Janesville36.8°

Health insurance cost here among lowest in state

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GINA R. HEINE
December 5, 2007
— Health insurance costs in Janesville and Beloit are the second lowest among Wisconsin’s metropolitan areas, but the area also had the third-highest rate increase in 2006, according to a study released Tuesday

Janesville saw an 8 percent premium rate increase last year, according to the Wisconsin Health Insurance Cost Rankings 2008 study authored by Robert Kraig of Citizen Action of Wisconsin.


The study ranks the state’s major cities and regions on health insurance costs and explores underlying causes of heath care inflation.


The report found a 26 percent difference between the highest- and lowest-cost areas, which amounts to nearly a $4,000 annual difference for a family health insurance policy. The report also reveals that although southeastern Wisconsin has high costs, other areas are as high or higher.


Janesville benefits from being near Madison, which is the state’s lowest cost area because of its many integrated health insurance providers and systems and the efficiencies they offer, Kraig said.


But being at the bottom of the list in costs is only good in comparison to the rest of the state, he said. Wisconsin has among the highest health care costs in the nation—23 percent higher than the national average, he said.


That’s why Janesville residents shouldn’t be complacent even though they’re No. 14 out of 15 in state costs, he said.


“It’s sort of like saying we have a severe thunderstorm but we’re OK because they’re having a typhoon,” he said. “A severe thunderstorm can do a lot of damage.”


Last year, premium rates increased 8 percent in Janesville, while the state average was 6 percent.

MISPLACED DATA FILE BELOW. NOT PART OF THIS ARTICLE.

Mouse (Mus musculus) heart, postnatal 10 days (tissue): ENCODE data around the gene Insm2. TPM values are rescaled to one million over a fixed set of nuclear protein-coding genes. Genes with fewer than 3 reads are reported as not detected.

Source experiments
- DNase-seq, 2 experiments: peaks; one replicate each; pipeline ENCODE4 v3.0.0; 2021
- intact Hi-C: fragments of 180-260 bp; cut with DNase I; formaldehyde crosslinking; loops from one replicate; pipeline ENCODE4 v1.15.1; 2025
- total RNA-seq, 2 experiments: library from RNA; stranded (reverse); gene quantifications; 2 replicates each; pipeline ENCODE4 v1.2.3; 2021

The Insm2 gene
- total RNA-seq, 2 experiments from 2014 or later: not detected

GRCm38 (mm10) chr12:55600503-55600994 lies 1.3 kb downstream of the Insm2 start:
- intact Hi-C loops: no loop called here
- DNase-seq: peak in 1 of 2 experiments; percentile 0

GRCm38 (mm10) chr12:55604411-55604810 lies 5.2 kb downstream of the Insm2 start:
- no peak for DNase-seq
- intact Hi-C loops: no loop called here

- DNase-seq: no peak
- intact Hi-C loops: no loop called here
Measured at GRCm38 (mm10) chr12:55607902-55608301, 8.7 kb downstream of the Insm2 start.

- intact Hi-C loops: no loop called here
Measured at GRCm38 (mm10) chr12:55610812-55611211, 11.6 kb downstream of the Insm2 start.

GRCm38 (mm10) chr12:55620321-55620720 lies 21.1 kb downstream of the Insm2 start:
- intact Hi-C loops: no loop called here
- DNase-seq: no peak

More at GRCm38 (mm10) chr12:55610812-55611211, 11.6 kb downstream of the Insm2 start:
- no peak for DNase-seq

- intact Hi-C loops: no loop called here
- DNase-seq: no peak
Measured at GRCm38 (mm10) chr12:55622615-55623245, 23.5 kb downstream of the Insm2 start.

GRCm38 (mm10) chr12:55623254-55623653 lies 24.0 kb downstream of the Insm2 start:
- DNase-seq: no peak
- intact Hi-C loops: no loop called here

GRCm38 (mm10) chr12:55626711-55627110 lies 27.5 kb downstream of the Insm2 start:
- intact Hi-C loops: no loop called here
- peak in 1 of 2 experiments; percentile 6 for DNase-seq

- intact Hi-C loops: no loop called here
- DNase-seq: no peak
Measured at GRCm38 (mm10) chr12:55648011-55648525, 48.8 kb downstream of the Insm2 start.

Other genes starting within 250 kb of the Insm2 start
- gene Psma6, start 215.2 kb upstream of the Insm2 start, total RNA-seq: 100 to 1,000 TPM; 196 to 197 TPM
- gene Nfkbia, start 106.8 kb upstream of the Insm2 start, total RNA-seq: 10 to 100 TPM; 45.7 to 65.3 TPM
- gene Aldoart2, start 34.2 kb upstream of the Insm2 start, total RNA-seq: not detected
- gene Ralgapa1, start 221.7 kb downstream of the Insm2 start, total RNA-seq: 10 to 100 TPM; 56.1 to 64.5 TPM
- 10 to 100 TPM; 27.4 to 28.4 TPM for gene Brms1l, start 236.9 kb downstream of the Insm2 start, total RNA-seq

“Given the fact that it’s four times the rate of inflation, it’s not all that comforting,” Kraig said.


The areas with the biggest increases tended to be the lower-cost areas, with the largest bump in the northeast. Appleton and Oshkosh had a 12 percent increase, while Green Bay jumped 10 percent.


Until a fundamental solution at the state or national level emerges, consumers will see increases much greater than inflation, he said.


“These numbers really point to the need for a real solution in Madison,” he said.


The only fix is to “change the system to guarantee access to everyone,” he said.


Citizen Action of Wisconsin maintains that Healthy Wisconsin, the health care reform plan passed by the Senate in June, is the only serious proposal that would guarantee affordable health care for everyone in the state, he said.


Healthy Wisconsin relies on a bidding process similar to the state plan and large buying pools to lower health insurance costs. A tax on businesses would fund the plan, but proponents say businesses would save money overall. The proposal stalled in the Republican-controlled Assembly.


It would be nice if people who oppose that plan presented a serious alternative because there’s no competition between plans, Kraig said.


“It’s not the only plan that theoretically could do the job, but it’s the only serious plan on the table,” he said.


The Janesville area is doing its part as far as representation with Sen. Judy Robson, D-Beloit; Rep. Chuck Benedict, D-Beloit, and Rep. Mike Sheridan, D-Janesville, he said.


“They’re all strong advocates of reform,” he said.


COST RANKINGS

Wisconsin Metro Area Health Insurance Cost Rankings 2008 (highest to lowest)


1. Eau Claire, Chippewa Falls, Menomonee, Superior, Hudson, River Falls


2. Milwaukee, Racine


3. Rhinelander


4. Kenosha


5. La Crosse, Tomah, Sparta


6. Wausau, Stevens Point, Wisconsin Rapids


7. Green Bay, Manitowoc, Sheboygan


8. Beaver Dam, Watertown


8. Appleton, Oshkosh


10. Fond du Lac


11. Monroe


12. Fort Atkinson


13. Platteville, Dodgeville


14. Janesville, Beloit


15. Madison


Wisconsin Regional Health Insurance Cost Rankings (highest to lowest)


1. Northwest


2. Southeastern


3. Central


4. Northeast


5. Southwestern


6. South Central


Source: Robert Kraig, “Wisconsin Health Insurance Cost Rankings 2008” report.



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